My particular focus of the moment is girls and engineering. I am working with UTCs and we want more girls to apply. Girls are as good as boys at engineering, after all every single thing we use in everyday life has to be engineered. So all power to the elbow of those at WISE and well done Women’s Hour last Tuesday morning for highlighting the issue through the experience of the JCB Academy. Julie White, CEO of her own concrete cutting company, is an inspiration. She deserves a following of girls and the UK needs them actively engaged in high tech skills too.
Parental engagement in education has long been a priority for me particularly for our youngest children who need reading practise at home for a good start. Now I see parents of teenagers who should not have to ask of a UTC as one did only last week: “Can girls apply?” So parents need to be engaged 5-18.
Girls and boys together make great teams, they have different skills and approaches, jointly they succeed.
[Re: Open for business: How universities can boost our long-term recovery]
Stephen Caddick is right to call for more active collaboration between business and universities. This is happening already through the University Technical Colleges (UTCs) across the country. These institutions are high quality technical schools for 14 to 19 year olds, bringing some 400 businesses and 40 universities together. To see real benefit we must bridge divides and share expertise, something I have worked for throughout my 30 years in education.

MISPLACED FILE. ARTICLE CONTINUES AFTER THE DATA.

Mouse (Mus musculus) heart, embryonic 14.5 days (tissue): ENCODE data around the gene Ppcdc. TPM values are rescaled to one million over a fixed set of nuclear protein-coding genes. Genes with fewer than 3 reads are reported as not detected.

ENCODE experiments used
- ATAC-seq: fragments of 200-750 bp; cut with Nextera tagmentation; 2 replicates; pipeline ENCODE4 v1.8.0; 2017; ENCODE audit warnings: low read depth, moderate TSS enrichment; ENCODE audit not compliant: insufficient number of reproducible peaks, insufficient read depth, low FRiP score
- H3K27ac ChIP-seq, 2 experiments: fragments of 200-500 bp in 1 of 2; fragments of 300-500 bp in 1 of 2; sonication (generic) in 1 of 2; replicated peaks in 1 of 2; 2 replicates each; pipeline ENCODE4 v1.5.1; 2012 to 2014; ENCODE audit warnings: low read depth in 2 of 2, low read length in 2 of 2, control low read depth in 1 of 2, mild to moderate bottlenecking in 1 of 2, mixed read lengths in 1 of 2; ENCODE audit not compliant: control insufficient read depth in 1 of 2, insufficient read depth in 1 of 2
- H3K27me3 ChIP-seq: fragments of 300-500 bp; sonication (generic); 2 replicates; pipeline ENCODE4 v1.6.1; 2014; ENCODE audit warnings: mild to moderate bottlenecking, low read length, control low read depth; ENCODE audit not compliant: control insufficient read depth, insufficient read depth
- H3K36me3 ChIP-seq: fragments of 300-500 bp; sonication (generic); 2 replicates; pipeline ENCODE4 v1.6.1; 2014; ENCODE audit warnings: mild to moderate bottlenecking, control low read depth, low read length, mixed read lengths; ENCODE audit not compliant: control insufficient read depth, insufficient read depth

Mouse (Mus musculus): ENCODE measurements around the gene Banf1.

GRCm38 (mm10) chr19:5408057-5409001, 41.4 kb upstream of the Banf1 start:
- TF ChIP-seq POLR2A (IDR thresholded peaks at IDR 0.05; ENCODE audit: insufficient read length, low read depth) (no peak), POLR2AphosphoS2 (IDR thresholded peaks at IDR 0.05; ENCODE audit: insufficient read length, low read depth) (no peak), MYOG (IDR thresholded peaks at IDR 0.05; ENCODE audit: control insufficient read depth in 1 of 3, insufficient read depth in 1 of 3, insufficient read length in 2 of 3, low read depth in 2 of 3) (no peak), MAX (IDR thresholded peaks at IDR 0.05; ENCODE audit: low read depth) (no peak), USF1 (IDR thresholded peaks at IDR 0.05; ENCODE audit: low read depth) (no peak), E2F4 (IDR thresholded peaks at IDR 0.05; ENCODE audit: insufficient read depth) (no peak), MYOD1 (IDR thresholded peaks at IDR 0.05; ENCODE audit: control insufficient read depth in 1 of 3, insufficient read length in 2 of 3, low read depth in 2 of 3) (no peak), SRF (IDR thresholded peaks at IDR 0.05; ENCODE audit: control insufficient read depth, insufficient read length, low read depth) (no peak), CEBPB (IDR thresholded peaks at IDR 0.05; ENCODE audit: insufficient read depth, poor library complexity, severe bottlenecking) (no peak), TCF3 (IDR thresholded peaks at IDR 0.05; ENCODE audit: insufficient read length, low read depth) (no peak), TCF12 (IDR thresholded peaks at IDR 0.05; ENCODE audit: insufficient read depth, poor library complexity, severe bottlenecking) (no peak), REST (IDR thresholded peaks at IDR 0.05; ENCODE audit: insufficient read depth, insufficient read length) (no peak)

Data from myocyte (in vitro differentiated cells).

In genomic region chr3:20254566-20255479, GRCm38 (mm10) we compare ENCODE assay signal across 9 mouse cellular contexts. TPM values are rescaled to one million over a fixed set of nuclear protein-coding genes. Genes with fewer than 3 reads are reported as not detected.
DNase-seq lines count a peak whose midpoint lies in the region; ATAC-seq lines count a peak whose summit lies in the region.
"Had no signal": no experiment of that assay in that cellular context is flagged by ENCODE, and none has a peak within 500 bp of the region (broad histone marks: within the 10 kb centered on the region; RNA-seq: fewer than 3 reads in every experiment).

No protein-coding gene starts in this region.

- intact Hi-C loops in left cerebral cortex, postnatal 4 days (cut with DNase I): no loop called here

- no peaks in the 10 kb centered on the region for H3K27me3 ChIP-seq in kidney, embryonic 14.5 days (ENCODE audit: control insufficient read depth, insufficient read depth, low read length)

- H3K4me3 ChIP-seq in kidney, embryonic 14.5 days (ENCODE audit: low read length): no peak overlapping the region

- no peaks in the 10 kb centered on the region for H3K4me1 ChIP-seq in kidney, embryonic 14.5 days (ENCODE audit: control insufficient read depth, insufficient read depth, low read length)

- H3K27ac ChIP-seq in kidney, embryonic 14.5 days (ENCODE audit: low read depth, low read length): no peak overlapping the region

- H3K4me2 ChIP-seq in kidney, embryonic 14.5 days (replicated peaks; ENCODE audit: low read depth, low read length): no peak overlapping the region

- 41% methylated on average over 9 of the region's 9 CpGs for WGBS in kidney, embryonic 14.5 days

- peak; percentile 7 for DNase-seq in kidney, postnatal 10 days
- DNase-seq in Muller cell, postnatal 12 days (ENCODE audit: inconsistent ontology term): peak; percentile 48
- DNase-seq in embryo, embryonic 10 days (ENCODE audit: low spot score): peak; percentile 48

In City A.M., 6/8/2013
Re: “Poor white children do worst at school” June 16, 2013, p1 by Sian Griffiths
It is good to see Ofsted highlighting the poor performance of children in coastal areas and most importantly calling for new policies and approaches to close this gap. We can hope that Sir Michael Wilshaw’s intervention will lead to action. The problem was increasingly evident to me during my two years, just ended, as Schools Commissioner visiting 150 schools across England. The solution lies in a focus on primaries, engaging parents and certainly in school to school support, the latter having been so successful in the inner cities. There are green shoots to build upon with both private and state schools taking up the baton including the successful collaboration between Tonbridge School, Folkestone School for Girls and The Marsh Academy. The time has come for the disadvantaged children in rural and coastal areas to take precedence.